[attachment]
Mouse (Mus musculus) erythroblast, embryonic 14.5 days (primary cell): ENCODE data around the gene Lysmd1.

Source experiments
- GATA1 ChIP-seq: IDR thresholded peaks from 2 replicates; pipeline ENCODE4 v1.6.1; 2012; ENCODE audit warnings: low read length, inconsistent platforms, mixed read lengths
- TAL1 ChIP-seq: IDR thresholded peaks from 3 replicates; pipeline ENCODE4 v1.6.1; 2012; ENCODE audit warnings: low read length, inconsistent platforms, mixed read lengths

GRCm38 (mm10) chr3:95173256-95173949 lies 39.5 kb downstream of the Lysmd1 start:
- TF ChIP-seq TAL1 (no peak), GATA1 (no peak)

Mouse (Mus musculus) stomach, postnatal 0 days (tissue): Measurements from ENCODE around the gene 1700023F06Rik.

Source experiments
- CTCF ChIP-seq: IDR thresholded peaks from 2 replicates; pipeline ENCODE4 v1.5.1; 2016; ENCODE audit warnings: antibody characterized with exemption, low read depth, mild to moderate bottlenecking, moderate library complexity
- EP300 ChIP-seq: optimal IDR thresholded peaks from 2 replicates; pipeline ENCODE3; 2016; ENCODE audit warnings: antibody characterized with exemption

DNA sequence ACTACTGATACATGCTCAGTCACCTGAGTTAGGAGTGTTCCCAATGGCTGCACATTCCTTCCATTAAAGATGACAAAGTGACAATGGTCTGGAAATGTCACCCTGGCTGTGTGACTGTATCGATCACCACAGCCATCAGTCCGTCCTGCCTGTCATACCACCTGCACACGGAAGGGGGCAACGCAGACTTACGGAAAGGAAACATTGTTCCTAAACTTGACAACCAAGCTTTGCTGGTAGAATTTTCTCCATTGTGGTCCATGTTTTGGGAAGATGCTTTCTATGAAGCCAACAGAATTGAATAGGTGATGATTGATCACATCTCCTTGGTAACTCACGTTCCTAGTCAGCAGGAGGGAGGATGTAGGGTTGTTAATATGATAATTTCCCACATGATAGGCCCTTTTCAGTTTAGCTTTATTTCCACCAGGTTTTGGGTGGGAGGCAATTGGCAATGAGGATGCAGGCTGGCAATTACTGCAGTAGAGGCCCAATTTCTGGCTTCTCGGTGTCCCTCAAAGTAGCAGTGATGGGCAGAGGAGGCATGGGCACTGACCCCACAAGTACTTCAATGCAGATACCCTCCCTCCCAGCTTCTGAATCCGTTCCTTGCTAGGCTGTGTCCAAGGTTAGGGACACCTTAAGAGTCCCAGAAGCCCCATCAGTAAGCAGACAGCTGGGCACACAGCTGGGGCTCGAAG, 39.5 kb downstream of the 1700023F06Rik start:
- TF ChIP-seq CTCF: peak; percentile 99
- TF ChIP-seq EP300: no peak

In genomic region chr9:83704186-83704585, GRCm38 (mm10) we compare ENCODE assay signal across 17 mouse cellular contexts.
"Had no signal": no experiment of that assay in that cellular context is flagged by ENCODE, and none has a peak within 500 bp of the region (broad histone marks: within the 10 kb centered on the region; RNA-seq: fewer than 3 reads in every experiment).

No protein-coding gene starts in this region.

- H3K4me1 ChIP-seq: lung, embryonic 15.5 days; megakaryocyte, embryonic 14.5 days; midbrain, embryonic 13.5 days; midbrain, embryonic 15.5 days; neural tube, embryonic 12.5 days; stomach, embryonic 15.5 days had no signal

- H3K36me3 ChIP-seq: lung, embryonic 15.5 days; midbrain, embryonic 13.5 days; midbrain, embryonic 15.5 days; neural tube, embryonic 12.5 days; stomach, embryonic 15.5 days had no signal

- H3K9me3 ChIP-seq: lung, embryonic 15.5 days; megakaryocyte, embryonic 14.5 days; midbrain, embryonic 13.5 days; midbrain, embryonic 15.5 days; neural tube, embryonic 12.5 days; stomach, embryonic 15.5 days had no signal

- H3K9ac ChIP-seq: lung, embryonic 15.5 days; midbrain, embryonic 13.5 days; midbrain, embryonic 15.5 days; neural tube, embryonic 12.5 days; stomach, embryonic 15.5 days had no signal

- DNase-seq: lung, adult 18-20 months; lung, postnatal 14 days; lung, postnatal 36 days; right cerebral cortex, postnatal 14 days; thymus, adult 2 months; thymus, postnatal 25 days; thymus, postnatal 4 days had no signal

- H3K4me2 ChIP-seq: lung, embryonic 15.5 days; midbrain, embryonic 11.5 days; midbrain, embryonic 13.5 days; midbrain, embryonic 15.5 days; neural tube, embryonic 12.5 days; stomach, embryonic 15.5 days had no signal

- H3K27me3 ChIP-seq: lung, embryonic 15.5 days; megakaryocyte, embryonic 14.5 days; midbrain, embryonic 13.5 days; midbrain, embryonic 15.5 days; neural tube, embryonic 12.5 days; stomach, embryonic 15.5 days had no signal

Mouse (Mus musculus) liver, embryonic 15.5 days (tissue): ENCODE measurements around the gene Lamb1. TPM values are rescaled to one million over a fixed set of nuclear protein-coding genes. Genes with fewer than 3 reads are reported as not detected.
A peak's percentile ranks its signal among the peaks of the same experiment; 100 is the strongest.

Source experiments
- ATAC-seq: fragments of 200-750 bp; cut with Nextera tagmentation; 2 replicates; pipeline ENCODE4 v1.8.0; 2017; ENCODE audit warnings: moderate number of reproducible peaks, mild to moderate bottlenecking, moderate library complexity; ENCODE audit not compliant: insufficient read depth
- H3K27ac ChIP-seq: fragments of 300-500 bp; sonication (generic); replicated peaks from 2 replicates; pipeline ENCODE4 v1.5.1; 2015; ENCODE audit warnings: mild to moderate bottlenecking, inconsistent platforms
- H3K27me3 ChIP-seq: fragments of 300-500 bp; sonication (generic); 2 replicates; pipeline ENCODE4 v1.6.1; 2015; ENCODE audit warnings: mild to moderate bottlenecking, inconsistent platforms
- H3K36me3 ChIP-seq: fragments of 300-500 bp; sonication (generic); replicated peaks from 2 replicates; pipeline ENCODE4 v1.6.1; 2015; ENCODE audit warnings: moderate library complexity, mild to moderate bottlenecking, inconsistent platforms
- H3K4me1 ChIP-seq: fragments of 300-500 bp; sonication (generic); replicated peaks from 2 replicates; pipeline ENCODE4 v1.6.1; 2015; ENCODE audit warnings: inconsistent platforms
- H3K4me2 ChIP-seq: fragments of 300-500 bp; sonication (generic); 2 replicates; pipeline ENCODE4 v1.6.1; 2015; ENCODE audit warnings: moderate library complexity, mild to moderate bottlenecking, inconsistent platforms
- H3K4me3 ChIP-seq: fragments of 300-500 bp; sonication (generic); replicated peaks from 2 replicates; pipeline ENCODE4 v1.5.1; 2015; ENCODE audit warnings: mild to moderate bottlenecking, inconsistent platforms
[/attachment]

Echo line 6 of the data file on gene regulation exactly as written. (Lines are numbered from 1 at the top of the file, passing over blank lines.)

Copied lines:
- TF ChIP-seq TAL1 (no peak), GATA1 (no peak)